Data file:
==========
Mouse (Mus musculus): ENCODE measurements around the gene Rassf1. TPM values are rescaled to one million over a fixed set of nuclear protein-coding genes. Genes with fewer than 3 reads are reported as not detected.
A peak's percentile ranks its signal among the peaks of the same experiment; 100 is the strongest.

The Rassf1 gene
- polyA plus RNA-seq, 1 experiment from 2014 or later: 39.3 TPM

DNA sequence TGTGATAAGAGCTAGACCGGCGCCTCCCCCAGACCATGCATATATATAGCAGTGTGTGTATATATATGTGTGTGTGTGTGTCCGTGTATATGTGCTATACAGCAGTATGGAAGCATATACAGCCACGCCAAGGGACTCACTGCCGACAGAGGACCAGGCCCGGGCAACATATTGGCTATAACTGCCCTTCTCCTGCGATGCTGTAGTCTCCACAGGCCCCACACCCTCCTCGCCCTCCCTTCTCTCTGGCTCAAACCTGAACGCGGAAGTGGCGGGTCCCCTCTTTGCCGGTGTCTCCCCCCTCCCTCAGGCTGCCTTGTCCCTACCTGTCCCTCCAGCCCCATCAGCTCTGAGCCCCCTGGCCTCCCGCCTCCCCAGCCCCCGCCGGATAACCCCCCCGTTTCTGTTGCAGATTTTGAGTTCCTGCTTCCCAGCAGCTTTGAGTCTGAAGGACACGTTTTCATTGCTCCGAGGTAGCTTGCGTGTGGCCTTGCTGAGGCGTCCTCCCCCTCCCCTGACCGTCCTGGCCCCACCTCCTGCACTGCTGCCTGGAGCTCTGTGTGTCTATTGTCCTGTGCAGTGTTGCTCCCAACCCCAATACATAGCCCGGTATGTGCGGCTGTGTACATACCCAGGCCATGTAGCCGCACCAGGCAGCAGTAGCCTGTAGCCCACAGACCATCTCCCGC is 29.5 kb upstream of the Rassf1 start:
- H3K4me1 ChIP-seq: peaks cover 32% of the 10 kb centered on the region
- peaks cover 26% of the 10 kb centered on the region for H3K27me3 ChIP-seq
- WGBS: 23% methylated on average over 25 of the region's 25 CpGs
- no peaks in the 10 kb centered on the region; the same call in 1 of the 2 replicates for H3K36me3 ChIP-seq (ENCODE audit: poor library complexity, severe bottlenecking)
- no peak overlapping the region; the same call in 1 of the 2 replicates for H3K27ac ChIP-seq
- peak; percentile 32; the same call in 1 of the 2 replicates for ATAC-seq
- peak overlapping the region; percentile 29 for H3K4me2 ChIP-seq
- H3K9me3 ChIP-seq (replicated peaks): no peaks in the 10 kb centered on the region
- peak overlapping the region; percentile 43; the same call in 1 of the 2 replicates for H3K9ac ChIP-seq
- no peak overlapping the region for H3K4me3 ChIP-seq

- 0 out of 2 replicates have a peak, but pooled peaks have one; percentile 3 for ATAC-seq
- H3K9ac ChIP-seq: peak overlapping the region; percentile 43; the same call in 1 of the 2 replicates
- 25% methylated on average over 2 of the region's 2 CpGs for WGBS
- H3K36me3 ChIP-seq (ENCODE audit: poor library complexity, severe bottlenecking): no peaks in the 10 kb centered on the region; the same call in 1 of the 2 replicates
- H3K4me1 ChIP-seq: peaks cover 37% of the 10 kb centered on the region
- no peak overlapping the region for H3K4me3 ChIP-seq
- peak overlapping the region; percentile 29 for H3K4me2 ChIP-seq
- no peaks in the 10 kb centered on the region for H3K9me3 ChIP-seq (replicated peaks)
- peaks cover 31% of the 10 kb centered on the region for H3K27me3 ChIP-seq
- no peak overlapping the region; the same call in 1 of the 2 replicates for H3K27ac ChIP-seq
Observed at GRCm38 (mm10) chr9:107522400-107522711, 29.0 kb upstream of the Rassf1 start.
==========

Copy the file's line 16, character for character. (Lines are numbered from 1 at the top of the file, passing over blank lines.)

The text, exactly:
- 0 out of 2 replicates have a peak, but pooled peaks have one; percentile 3 for ATAC-seq